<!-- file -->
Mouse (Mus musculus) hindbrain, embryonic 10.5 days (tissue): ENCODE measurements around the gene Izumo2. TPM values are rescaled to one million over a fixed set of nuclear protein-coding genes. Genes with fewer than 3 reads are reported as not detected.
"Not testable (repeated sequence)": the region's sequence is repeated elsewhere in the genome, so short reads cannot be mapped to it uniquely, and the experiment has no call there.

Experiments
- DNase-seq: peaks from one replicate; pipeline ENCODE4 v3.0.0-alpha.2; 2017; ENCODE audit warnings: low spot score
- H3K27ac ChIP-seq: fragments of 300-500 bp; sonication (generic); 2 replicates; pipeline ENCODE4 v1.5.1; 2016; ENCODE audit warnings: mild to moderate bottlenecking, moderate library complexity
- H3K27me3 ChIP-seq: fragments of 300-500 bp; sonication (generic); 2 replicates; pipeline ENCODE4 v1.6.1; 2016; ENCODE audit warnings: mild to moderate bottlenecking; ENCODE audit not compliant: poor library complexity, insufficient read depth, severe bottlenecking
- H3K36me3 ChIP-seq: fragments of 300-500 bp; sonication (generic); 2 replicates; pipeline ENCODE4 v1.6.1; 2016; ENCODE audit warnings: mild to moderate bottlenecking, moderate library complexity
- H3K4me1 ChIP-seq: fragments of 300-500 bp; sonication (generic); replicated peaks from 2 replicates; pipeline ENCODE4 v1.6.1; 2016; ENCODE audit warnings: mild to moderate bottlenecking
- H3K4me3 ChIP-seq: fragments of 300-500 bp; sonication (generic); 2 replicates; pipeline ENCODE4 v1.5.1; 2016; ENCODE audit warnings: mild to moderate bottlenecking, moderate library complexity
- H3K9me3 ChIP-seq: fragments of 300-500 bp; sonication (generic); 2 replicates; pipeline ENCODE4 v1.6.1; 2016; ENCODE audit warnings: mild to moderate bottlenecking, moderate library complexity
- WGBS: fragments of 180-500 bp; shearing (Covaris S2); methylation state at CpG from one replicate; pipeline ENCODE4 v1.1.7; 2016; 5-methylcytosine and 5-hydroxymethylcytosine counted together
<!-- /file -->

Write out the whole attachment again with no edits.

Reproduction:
Mouse (Mus musculus) hindbrain, embryonic 10.5 days (tissue): ENCODE measurements around the gene Izumo2. TPM values are rescaled to one million over a fixed set of nuclear protein-coding genes. Genes with fewer than 3 reads are reported as not detected.
"Not testable (repeated sequence)": the region's sequence is repeated elsewhere in the genome, so short reads cannot be mapped to it uniquely, and the experiment has no call there.

Experiments
- DNase-seq: peaks from one replicate; pipeline ENCODE4 v3.0.0-alpha.2; 2017; ENCODE audit warnings: low spot score
- H3K27ac ChIP-seq: fragments of 300-500 bp; sonication (generic); 2 replicates; pipeline ENCODE4 v1.5.1; 2016; ENCODE audit warnings: mild to moderate bottlenecking, moderate library complexity
- H3K27me3 ChIP-seq: fragments of 300-500 bp; sonication (generic); 2 replicates; pipeline ENCODE4 v1.6.1; 2016; ENCODE audit warnings: mild to moderate bottlenecking; ENCODE audit not compliant: poor library complexity, insufficient read depth, severe bottlenecking
- H3K36me3 ChIP-seq: fragments of 300-500 bp; sonication (generic); 2 replicates; pipeline ENCODE4 v1.6.1; 2016; ENCODE audit warnings: mild to moderate bottlenecking, moderate library complexity
- H3K4me1 ChIP-seq: fragments of 300-500 bp; sonication (generic); replicated peaks from 2 replicates; pipeline ENCODE4 v1.6.1; 2016; ENCODE audit warnings: mild to moderate bottlenecking
- H3K4me3 ChIP-seq: fragments of 300-500 bp; sonication (generic); 2 replicates; pipeline ENCODE4 v1.5.1; 2016; ENCODE audit warnings: mild to moderate bottlenecking, moderate library complexity
- H3K9me3 ChIP-seq: fragments of 300-500 bp; sonication (generic); 2 replicates; pipeline ENCODE4 v1.6.1; 2016; ENCODE audit warnings: mild to moderate bottlenecking, moderate library complexity
- WGBS: fragments of 180-500 bp; shearing (Covaris S2); methylation state at CpG from one replicate; pipeline ENCODE4 v1.1.7; 2016; 5-methylcytosine and 5-hydroxymethylcytosine counted together